Micro Plastics: How Worried Should We Be?

We live in an ocean of microplastics – small particles that we wear, ingest, and that blanket our environment. Microplastics are in our water, food, cooking utensils, fabrics, carpet, and the air we breathe. These particles have been found in just about every human being on the planet. So how bad are they? What damage can they do? And what can we do to avoid them, or minimize our exposure? The fact is, we can minimize (but not totally eliminate) our exposure to microplastics – and the associated risks to our health.


Microplastics are particles that are, by definition, less than 5 mm but most are much, much smaller than that and can be inhaled without our knowing. Plastic use, in tens of thousands of products, continues to increase across the globe. The United Nations has estimated that there are more than 51 trillion microplastic particles littering the world’s seas – more particles than stars in our galaxy by a factor of 50! An estimated 8 million metric tons of plastics are dumped into the sea each year, and studies have projected that by 2050 there will be more microplastics in the sea than fish.


Our bodies are capable of excreting microplastics in our urine and feces, but not all of them. Small, inhaled particles likely stay embedded deep in lung tissue. One method of excretion that we can affect is sweating. Researchers at the University of Alberta found concentrations of plastic-related-chemicals to be twice as great in the sweat, as compared to the urine of test subjects. Another reason to work out and work up a good sweat!

The most significant efforts we can make in limiting the concentration of microplastics in our body are in the area of minimizing exposure.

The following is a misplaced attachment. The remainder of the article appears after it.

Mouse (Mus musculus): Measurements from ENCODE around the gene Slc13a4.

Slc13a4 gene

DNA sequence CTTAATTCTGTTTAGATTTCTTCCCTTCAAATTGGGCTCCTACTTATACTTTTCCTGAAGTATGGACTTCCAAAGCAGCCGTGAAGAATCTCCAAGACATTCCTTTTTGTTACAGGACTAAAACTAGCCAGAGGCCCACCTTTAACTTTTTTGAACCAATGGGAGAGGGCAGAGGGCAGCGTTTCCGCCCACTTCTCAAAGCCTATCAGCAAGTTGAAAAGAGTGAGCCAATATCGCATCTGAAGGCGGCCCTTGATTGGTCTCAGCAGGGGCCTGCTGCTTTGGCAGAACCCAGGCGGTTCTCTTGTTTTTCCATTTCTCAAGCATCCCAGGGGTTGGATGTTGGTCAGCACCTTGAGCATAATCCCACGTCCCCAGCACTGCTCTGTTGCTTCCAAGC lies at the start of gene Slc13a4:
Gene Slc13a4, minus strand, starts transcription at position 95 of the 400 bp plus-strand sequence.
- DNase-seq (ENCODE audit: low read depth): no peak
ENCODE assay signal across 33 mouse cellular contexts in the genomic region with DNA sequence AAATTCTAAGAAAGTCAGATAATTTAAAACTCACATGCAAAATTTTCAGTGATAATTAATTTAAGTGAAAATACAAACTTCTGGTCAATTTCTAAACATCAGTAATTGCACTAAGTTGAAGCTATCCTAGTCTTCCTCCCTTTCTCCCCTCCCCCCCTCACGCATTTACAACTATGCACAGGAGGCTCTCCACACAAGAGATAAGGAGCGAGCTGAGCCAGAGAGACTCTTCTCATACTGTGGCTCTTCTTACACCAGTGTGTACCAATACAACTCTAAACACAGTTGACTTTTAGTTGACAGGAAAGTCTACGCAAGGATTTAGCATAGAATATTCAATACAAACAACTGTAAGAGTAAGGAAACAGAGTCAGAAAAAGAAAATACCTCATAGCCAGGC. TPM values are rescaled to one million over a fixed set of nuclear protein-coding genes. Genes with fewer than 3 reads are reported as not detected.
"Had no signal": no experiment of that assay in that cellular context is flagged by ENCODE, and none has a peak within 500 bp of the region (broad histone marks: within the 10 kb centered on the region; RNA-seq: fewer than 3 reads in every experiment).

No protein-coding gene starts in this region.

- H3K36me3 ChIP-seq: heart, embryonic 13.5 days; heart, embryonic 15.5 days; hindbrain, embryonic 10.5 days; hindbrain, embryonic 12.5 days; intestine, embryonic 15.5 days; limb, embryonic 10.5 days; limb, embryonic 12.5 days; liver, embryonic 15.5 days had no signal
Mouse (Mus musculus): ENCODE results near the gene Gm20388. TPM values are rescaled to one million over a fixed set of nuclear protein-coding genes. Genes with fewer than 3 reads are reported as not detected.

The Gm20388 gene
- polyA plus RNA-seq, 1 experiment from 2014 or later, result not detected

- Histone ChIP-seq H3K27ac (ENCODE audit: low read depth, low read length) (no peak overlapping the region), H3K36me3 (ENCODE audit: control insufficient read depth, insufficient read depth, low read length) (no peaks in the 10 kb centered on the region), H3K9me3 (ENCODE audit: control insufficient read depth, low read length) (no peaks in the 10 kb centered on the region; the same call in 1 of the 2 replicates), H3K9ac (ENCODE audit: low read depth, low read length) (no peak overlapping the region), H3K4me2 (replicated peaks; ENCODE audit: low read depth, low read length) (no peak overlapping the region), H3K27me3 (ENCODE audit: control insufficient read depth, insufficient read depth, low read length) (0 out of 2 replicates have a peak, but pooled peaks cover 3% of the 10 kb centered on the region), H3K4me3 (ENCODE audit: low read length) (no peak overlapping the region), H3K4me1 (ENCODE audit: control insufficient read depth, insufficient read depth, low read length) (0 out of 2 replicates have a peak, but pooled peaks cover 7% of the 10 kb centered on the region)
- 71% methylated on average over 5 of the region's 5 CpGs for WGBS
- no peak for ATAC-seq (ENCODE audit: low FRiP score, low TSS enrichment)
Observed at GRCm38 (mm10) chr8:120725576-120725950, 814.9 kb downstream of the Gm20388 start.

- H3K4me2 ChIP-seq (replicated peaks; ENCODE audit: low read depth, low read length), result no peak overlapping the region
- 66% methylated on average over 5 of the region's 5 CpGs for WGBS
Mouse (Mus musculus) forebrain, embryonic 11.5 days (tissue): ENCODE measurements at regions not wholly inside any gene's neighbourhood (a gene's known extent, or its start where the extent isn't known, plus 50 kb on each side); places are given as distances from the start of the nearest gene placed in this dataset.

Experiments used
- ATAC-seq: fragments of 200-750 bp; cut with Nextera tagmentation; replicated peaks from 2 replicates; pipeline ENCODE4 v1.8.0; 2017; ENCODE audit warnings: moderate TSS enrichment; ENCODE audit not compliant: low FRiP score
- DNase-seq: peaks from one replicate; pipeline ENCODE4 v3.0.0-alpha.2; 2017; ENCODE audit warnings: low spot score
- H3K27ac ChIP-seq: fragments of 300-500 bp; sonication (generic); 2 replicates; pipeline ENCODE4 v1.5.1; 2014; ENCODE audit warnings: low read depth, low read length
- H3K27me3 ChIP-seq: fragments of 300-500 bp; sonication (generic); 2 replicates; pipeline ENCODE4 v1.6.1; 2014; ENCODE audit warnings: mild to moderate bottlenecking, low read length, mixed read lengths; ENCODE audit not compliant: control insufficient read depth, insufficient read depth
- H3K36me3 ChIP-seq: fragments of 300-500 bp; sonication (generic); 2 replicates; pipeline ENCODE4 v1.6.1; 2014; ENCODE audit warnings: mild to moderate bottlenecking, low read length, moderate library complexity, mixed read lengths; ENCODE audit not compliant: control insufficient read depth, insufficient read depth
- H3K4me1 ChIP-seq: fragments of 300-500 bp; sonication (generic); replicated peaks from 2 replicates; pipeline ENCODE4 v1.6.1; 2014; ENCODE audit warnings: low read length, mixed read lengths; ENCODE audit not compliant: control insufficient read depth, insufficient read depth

• As most people spent roughly 90% of their time indoors, indoor microplastic exposure can be critical. Australian studies have found that homes with carpet as the main floor covering had nearly double the amount of microplastics. Even wooden floors coated with plastic-based coatings shed microplastics, so marble or tile flooring may be a consideration. This may be especially important to families with toddlers who spend much of their time on the floor.
• Studies have found that microplastics are found in 93% of bottled drinking water, so look for PBA-free plastic bottles. The same goes for children’s sippy cups.
• Plastic food storage containers, especially when heated, bleed microplastics into foods. Try glass storage containers with plastic lids that can be removed before reheating.
• Avoid plastic cooking utensils such as spatulas and spoons. Use wood or stainless steel instead.
• Transfer your “coffee-to-go” into a stainless-steel container as soon as possible. The longer it sits, the more plastic-related chemicals that will likely be leached into your java.


Microplastics are here to stay – and in a big way. While our best efforts in avoidance are absolutely merited, the best defense against metabolic disruption may be the Lean Body lifestyle of working out, maintaining lean body mass, and eating “cleanly”, avoiding the processed, high-glycemic food choices that contribute to obesity. Living lean provides the best defense against disease and aging – and that’s especially true in an environment that seems bent on stealing your health.

About the Author: Dr. Tom Deters

Dr. Tom Deters is the former Editor in chief and publisher of Muscle & Fitness magazine and publisher of both FLEX and Men’s Fitness magazines. He has published hundreds of articles and given hundreds of seminars on training, performance nutrition, diet strategy and bodyfat control.

Disclaimer: This content is for informational purposes only and is not meant as medical advice, nor is it to diagnose or treat any medical condition. Please consult your physician before starting or changing your diet or exercise program. Any use of this information is at the sole discretion and responsibility of the user.